Special Ed and AYP – Does Not Compute

So it begins here in Maine, a high performing school from a higher income community meets all the NCLB requirements to meet AYP in all regards, except for their Special Education students. Who caused the entire school to not meet the NCLB guidelines and be considered a failing school.

Falmouth Elementary school fails to meet federal standards | The Forecaster –

“For the first time, a Falmouth school did not meet adequate yearly progress required by the federal No Child Left Behind Act.

The third and fourth grades at Plummer-Motz School failed to meet the standard for the 2010-2011 school year, based on testing in the fall of 2010.

“We didn’t make AYP with students with disabilities,” said Lunt School teacher Joy Halligan, who put together the district report cards and Title 1 reports with a small group of other teachers.”

Read the link to read the entire article:  Falmouth elementary school fails to meet federal standards | The Forecaster.

I am no doubt biased as a Special Educator in a different district after reading this article, but I can read between the lines and hear if not for “those” special ed students we would have made AYP.  This article was in the local Falmouth paper and simply put the “facts” of their local school “failing” on the table.

But I have to ask how will those Special Education students feel when it is “pointed” out to them by their classmates that their school failed because of them? How their parents will respond when other parents start talking about how it is the Special Education students fault that their school failed? How will Special Education teachers respond to their peer’s “kind” comments. How will administrators respond to the negativity that the Special Education department and students will have as a result of “their” failure?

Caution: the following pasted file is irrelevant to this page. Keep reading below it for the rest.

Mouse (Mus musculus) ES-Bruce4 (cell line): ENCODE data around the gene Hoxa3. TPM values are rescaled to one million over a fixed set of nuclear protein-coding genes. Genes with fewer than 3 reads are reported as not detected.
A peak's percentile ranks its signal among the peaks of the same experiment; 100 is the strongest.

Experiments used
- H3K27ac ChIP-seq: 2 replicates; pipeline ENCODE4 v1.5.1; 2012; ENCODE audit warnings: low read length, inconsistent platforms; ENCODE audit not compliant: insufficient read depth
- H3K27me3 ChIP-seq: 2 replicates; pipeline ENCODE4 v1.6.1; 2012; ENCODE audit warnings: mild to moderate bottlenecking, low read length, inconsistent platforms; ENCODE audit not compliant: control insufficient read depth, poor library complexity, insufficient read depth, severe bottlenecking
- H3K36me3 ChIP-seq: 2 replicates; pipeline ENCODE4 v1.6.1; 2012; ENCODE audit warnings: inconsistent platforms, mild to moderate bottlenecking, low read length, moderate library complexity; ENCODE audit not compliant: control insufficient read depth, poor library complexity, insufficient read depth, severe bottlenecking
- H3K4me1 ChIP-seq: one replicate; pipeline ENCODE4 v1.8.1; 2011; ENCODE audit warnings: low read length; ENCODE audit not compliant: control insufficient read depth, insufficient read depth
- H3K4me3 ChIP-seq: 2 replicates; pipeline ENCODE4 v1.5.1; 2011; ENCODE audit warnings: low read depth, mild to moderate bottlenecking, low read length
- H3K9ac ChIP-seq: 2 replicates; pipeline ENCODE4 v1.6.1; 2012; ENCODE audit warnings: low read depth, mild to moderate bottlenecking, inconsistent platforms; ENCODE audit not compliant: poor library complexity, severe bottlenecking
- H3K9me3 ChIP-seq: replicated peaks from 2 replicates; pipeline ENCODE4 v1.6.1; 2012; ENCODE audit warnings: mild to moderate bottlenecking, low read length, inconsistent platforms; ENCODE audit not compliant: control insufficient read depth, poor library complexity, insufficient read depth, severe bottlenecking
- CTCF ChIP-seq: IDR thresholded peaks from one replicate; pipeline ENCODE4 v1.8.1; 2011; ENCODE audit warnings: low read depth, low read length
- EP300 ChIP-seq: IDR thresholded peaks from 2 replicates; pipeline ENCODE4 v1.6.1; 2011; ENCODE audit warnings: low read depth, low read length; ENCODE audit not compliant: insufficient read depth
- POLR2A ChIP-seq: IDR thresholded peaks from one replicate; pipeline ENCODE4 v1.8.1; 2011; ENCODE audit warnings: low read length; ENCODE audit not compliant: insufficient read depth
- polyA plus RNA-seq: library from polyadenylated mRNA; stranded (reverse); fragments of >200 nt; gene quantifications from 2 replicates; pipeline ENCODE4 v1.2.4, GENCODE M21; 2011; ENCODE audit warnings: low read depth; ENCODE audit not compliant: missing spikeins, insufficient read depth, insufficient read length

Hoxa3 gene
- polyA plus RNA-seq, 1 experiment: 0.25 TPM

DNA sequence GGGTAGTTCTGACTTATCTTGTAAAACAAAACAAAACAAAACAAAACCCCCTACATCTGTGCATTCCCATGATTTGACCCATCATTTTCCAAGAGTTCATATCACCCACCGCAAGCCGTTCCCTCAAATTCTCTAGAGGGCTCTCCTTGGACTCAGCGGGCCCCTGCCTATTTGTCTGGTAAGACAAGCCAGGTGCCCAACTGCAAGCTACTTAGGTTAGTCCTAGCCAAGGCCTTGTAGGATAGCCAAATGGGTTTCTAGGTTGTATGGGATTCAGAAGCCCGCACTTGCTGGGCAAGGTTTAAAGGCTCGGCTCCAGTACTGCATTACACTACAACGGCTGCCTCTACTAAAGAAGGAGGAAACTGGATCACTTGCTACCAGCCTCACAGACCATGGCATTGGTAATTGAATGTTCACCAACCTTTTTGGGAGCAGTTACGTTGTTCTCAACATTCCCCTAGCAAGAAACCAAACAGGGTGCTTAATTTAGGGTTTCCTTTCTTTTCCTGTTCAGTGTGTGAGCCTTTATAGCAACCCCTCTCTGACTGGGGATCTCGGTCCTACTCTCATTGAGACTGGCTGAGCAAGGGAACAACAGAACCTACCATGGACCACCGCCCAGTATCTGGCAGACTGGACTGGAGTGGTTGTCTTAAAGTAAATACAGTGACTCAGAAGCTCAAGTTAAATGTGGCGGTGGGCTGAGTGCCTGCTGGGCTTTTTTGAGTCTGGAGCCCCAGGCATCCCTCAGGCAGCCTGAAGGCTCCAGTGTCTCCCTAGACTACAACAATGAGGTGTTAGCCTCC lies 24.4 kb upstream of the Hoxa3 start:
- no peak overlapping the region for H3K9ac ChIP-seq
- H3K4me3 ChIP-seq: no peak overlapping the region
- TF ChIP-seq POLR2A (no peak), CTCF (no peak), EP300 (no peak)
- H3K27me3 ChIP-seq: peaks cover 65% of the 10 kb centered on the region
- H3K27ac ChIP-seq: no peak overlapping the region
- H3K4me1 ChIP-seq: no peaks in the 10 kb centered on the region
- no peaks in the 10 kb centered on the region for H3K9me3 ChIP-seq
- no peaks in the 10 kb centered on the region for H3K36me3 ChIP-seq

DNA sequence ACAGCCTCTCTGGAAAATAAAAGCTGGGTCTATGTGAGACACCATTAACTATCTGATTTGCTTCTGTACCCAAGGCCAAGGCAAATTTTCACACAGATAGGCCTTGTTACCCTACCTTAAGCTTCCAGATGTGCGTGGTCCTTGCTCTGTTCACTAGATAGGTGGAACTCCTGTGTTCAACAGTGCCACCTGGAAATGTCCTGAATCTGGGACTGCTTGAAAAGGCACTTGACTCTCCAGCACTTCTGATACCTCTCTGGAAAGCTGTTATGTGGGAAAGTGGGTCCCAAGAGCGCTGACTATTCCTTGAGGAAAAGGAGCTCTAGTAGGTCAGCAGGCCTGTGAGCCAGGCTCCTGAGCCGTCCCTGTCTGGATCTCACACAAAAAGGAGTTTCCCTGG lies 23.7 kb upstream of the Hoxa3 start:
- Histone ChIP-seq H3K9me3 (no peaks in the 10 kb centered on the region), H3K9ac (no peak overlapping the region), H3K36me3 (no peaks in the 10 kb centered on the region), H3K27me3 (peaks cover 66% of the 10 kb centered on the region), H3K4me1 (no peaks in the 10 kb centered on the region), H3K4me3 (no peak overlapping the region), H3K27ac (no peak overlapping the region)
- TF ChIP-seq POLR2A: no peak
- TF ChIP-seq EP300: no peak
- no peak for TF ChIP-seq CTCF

In the final paragraph the paper states that the

“The Special Education Department “is definitely looking at all kinds of ways to improve this,” Halligan said.”

Yes the Special Education there and in other communities will be under tremendous pressure to teach the Special Education students how to pass these “standardized tests”.  The paper does not discuss how previous testing accommodations or modification that were appropriate in the MEA standardized tests are no longer allowed in the NECAP standardized assessments, which decreased Special Education students scores even further than they were in the past. How will those standardized test requirements to meet proficiency on this test, meet the individual needs that those students have in their Individual Education Plan.  Who wins and who looses? Which is more important the student’s needs or the school’s need to meet AYP, is there a middle ground?

Think about the differences between the words:

  • Standardized
  • Individualized

There is a huge difference between the two and they are both are key to laws that schools have to apply to Special Education students, but which one has precedence? It sure does look like the standardized testing requirements of NCLB are taking precedence over the Individualized Education Plans of the IDEA in today’s world.